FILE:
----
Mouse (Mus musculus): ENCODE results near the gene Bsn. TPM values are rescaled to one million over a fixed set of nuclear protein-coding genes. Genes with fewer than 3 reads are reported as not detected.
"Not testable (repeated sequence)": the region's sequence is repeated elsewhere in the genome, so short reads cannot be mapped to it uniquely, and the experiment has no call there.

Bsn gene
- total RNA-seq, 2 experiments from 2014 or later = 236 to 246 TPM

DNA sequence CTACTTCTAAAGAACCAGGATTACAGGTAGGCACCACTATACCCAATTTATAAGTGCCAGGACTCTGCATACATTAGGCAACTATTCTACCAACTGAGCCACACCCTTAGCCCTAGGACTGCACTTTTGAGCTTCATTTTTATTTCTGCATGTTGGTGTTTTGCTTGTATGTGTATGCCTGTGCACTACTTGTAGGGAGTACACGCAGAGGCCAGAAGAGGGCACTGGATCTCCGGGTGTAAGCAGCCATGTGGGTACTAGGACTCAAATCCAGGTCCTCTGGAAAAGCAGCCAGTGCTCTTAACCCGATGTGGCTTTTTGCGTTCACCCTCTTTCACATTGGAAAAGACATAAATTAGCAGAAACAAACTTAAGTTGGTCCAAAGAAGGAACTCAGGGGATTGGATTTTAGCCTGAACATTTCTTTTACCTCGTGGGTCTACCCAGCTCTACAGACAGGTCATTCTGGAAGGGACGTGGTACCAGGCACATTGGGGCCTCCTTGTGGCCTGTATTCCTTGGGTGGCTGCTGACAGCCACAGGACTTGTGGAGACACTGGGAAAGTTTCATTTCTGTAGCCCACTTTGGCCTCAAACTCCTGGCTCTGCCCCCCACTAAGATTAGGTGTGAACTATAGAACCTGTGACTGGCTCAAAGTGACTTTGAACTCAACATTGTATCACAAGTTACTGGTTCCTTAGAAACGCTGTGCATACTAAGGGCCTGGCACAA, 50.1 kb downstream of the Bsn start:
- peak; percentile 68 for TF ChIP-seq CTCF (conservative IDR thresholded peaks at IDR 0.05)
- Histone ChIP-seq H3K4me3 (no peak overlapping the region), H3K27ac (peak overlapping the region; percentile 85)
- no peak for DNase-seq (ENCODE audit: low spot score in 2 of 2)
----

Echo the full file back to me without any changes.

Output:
Mouse (Mus musculus): ENCODE results near the gene Bsn. TPM values are rescaled to one million over a fixed set of nuclear protein-coding genes. Genes with fewer than 3 reads are reported as not detected.
"Not testable (repeated sequence)": the region's sequence is repeated elsewhere in the genome, so short reads cannot be mapped to it uniquely, and the experiment has no call there.

Bsn gene
- total RNA-seq, 2 experiments from 2014 or later = 236 to 246 TPM

DNA sequence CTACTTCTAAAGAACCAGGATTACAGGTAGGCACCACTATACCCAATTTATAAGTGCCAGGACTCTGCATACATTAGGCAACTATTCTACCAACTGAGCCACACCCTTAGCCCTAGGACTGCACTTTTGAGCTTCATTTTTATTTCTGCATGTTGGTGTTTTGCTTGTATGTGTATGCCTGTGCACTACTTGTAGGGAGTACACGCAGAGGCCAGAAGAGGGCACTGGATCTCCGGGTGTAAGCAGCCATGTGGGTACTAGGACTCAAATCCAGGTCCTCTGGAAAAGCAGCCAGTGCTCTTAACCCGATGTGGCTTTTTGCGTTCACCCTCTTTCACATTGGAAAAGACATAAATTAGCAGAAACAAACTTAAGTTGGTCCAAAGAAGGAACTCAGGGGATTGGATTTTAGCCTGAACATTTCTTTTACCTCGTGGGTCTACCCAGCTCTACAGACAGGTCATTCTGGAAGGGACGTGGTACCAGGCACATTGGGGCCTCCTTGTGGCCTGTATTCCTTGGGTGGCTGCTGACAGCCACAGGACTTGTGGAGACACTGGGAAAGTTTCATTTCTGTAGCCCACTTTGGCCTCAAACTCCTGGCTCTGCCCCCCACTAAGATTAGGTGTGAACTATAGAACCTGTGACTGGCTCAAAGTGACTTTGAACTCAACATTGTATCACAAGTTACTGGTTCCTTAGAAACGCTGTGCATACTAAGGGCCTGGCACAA, 50.1 kb downstream of the Bsn start:
- peak; percentile 68 for TF ChIP-seq CTCF (conservative IDR thresholded peaks at IDR 0.05)
- Histone ChIP-seq H3K4me3 (no peak overlapping the region), H3K27ac (peak overlapping the region; percentile 85)
- no peak for DNase-seq (ENCODE audit: low spot score in 2 of 2)